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"Raw. Vegan. Not Gross: All Vegan and Mostly Raw Recipes for People Who Love to Eat" By Laura Miller

“Raw. Vegan. Not Gross: All Vegan and Mostly Raw Recipes for People Who Love to Eat”

Author: Laura Miller

Publisher: Flatiron Books   

Pages: 211

Price: $25.99 (Hardcover)

A few weeks ago I reviewed “Lulu’s Kitchen,” a cookbook by Lucy Buffett featuring recipes from her restaurant at Gulf Shores. Buffett wrote that the general philosophy at Lulu’s was “Fried. Died. And Gone to Heaven” and her menu used to include “rice pilaf and steamed vegetables, but we threw away more than we sold.”

This book, “Raw. Vegan. Not Gross.” is not like that book.

There is absolutely no frying going on. And there is no restaurant involved. These are recipes for people to make at home. Period.

I am not a vegan. I am not a vegetarian, even, but I got intrigued by these recipes or, more accurately, instructions for assembly.

As is the style lately with cookbooks—although strictly speaking this only partly a cookbook, as very little cooking goes on—there is a good deal of memoir by the author.

Miller is from California, of course, and her YouTube show on the Tastemade channel has a considerable following. (Rather than replacing books, the internet is more and more the origin of printed books.)

Miller tells us she was raised on a healthy diet, no refined sugars. No donuts after church because mom said: “You’ll eat them and then you’ll all be whiny grouches afterward.”

Nevertheless, even with healthy eating Miller became extremely body conscious, “on the verge of an eating disorder.” Her sister suffered from a “pretty serious eating disorder.”

Later, even as a vegan, Miller became overweight.

There can be a lot of calories in plant fat, cocoa powder, and fruit. She was “always sad and tired, …uncomfortable with [her] body.” In fact suicidal.

Psychotherapy, combined with exercise, all joined to a raw/vegan diet , put her on a healthy course.

In this book, there are many raw soups , like gazpacho, and unusual salad combinations which look good: green apple and fennel, watermelon and avocado, orange and watercress, seaweed—two kinds—and arugula, tomato and pomegranate. All fermented vegetables are highly recommended.

Food photography these days makes everything beautiful and in addition to the dishes, there are also amusing photos of Miller wearing fruit and vegetable jewelry: banana hat, beet necklace, etc.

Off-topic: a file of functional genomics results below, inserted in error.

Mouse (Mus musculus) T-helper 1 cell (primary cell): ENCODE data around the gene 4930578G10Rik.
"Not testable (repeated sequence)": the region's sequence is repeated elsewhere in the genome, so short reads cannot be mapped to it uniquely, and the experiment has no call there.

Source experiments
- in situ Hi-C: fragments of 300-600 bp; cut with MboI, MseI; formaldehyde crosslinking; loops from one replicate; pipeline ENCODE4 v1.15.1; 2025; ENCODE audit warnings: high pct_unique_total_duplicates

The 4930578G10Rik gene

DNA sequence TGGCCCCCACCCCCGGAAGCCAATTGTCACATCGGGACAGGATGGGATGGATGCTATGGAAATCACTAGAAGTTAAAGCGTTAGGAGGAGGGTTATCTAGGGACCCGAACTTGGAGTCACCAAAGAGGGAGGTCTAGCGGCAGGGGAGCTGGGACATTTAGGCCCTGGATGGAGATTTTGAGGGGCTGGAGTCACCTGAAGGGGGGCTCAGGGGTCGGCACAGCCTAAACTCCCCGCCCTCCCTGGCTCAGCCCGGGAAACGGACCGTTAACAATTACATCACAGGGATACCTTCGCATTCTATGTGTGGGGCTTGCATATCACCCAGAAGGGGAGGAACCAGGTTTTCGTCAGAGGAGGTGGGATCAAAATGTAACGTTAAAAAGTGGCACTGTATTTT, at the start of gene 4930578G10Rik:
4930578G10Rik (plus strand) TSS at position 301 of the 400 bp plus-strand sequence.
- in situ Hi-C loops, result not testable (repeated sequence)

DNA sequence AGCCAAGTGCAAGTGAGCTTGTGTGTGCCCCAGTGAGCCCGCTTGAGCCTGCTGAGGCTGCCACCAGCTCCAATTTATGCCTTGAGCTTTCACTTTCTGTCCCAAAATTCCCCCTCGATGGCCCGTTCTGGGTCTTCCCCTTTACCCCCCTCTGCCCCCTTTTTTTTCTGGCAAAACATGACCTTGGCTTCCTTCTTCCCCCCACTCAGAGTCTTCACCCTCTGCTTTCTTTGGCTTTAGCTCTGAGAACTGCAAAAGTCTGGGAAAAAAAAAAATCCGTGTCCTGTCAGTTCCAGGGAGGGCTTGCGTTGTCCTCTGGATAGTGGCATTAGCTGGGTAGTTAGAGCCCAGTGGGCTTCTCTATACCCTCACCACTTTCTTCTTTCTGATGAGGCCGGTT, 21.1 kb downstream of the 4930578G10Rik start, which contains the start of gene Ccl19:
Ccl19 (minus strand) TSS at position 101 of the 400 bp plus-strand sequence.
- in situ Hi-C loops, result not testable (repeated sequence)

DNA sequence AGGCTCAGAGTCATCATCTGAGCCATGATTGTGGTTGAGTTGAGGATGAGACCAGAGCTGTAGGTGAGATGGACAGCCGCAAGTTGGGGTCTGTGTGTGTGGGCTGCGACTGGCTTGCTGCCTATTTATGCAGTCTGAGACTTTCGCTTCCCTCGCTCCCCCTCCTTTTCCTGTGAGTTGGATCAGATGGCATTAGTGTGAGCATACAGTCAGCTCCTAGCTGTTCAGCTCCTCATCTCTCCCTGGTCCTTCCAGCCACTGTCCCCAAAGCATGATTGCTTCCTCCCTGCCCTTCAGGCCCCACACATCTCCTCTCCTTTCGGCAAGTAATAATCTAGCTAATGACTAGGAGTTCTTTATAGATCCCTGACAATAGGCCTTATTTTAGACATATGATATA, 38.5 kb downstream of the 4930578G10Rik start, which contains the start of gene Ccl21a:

Miller began her career selling raw vegan desserts, which sound tasty. Because she is wary of the amount of sugar in fruit, fruits are used sparingly.

The banana cream pie has crust made from crushed cashews. No cooking. There is cheesecake with almond flour and beets instead of cheese, and blueberry tart with ground walnuts instead of flour.

In fact, there is no wheat flour in this book. Miller acknowledges that less than one percent of people have celiac disease—problems with gluten—but insists we would all feel better without gluten. No regular bread, not even rye or whole wheat.

The recipe for pancakes calls for flax seed flour and gluten-free oat flour.

Most of the recipes are labelled raw but some were “mostly raw.” I was perplexed, until I read the fine print. If maple syrup is the sweetener, it has been cooked. Miller is strict.

There is a list of useful tools. Most are sensible, like sharp knives for cutting all those vegetables. But there is also a dehydrator. Some dishes, like tasty-looking chips of kale or Brussels sprouts, are made by putting the veg in a dehydrator for several hours, instead of baking them in the oven. In Alabama this might be handy in the summer for keeping your kitchen cool.

Considering that all the water is being removed from many of the vegetables and fruits, I found it ironic that Miller declares she is perpetually dehydrated. She carries a water bottle, recommends a water drinking app for your phone and includes “recipes” for water with lemon juice or water with persimmons and turmeric; “turmeric root is the second coming,” she assures us.

Miller insists that most of us are too acidic—that “coffee, sugar, alcohol, meat, all create acidity in the body.” A morning tonic of lemon juice and water will help.

Miller is a sincere writer and deserves to be taken seriously. If there is a possibility that the suggestions in this book could help you be healthier and/or happier, go for it.

Don Noble is host of the Alabama Public Television literary interview show “Bookmark with Don Noble.” A shorter form of this review was originally broadcast on Alabama Public Radio.

Don Noble , Ph. D. Chapel Hill, Prof of English, Emeritus, taught American literature at UA for 32 years. He has been the host of the APTV literary interview show "Bookmark" since 1988 and has broadcast a weekly book review for APR since November of 2001, so far about 850 reviews. Noble is the editor of four anthologies of Alabama fiction and the winner of the Alabama state prizes for literary scholarship, service to the humanities and the Governor's Arts Award.
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